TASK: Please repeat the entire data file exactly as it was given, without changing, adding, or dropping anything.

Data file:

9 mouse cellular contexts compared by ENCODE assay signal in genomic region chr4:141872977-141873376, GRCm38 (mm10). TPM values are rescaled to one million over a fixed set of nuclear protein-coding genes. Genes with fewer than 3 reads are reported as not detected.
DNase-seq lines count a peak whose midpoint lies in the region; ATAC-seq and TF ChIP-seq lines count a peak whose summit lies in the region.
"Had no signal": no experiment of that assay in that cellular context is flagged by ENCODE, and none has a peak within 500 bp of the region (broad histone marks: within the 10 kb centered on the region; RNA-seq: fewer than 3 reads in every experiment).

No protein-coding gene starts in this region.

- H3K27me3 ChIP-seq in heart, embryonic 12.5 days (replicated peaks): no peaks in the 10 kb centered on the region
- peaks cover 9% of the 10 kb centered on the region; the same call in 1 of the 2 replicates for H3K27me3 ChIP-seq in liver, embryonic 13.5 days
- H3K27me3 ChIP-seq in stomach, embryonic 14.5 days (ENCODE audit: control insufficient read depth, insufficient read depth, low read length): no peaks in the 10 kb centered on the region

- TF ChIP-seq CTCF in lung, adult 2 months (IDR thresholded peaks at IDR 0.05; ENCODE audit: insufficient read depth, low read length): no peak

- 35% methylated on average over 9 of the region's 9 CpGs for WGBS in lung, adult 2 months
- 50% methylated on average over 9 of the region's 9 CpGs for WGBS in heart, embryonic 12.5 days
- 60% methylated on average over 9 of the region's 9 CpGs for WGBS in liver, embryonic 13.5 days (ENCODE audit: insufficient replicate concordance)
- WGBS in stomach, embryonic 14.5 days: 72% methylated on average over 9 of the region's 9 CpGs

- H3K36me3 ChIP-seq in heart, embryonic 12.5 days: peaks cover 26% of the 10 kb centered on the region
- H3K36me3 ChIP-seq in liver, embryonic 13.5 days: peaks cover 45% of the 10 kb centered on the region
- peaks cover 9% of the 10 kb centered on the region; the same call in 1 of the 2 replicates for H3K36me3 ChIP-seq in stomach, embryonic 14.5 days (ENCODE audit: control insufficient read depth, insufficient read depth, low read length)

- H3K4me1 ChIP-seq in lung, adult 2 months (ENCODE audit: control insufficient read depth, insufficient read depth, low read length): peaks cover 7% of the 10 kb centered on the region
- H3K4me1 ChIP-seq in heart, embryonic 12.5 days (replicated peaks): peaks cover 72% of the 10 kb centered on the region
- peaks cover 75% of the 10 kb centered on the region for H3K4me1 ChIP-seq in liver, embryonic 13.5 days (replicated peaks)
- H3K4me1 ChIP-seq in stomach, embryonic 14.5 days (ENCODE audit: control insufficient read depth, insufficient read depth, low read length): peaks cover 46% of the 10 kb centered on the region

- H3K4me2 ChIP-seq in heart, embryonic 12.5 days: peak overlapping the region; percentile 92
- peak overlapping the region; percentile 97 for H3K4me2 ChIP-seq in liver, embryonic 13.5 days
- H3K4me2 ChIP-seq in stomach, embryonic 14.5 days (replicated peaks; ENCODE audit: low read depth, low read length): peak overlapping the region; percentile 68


9 mouse cellular contexts compared by ENCODE assay signal in genomic region chr4:141872977-141873376, GRCm38 (mm10). TPM values are rescaled to one million over a fixed set of nuclear protein-coding genes. Genes with fewer than 3 reads are reported as not detected.
DNase-seq lines count a peak whose midpoint lies in the region; ATAC-seq and TF ChIP-seq lines count a peak whose summit lies in the region.
"Had no signal": no experiment of that assay in that cellular context is flagged by ENCODE, and none has a peak within 500 bp of the region (broad histone marks: within the 10 kb centered on the region; RNA-seq: fewer than 3 reads in every experiment).

No protein-coding gene starts in this region.

- H3K27me3 ChIP-seq in heart, embryonic 12.5 days (replicated peaks): no peaks in the 10 kb centered on the region
- peaks cover 9% of the 10 kb centered on the region; the same call in 1 of the 2 replicates for H3K27me3 ChIP-seq in liver, embryonic 13.5 days
- H3K27me3 ChIP-seq in stomach, embryonic 14.5 days (ENCODE audit: control insufficient read depth, insufficient read depth, low read length): no peaks in the 10 kb centered on the region

- TF ChIP-seq CTCF in lung, adult 2 months (IDR thresholded peaks at IDR 0.05; ENCODE audit: insufficient read depth, low read length): no peak

- 35% methylated on average over 9 of the region's 9 CpGs for WGBS in lung, adult 2 months
- 50% methylated on average over 9 of the region's 9 CpGs for WGBS in heart, embryonic 12.5 days
- 60% methylated on average over 9 of the region's 9 CpGs for WGBS in liver, embryonic 13.5 days (ENCODE audit: insufficient replicate concordance)
- WGBS in stomach, embryonic 14.5 days: 72% methylated on average over 9 of the region's 9 CpGs

- H3K36me3 ChIP-seq in heart, embryonic 12.5 days: peaks cover 26% of the 10 kb centered on the region
- H3K36me3 ChIP-seq in liver, embryonic 13.5 days: peaks cover 45% of the 10 kb centered on the region
- peaks cover 9% of the 10 kb centered on the region; the same call in 1 of the 2 replicates for H3K36me3 ChIP-seq in stomach, embryonic 14.5 days (ENCODE audit: control insufficient read depth, insufficient read depth, low read length)

- H3K4me1 ChIP-seq in lung, adult 2 months (ENCODE audit: control insufficient read depth, insufficient read depth, low read length): peaks cover 7% of the 10 kb centered on the region
- H3K4me1 ChIP-seq in heart, embryonic 12.5 days (replicated peaks): peaks cover 72% of the 10 kb centered on the region
- peaks cover 75% of the 10 kb centered on the region for H3K4me1 ChIP-seq in liver, embryonic 13.5 days (replicated peaks)
- H3K4me1 ChIP-seq in stomach, embryonic 14.5 days (ENCODE audit: control insufficient read depth, insufficient read depth, low read length): peaks cover 46% of the 10 kb centered on the region

- H3K4me2 ChIP-seq in heart, embryonic 12.5 days: peak overlapping the region; percentile 92
- peak overlapping the region; percentile 97 for H3K4me2 ChIP-seq in liver, embryonic 13.5 days
- H3K4me2 ChIP-seq in stomach, embryonic 14.5 days (replicated peaks; ENCODE audit: low read depth, low read length): peak overlapping the region; percentile 68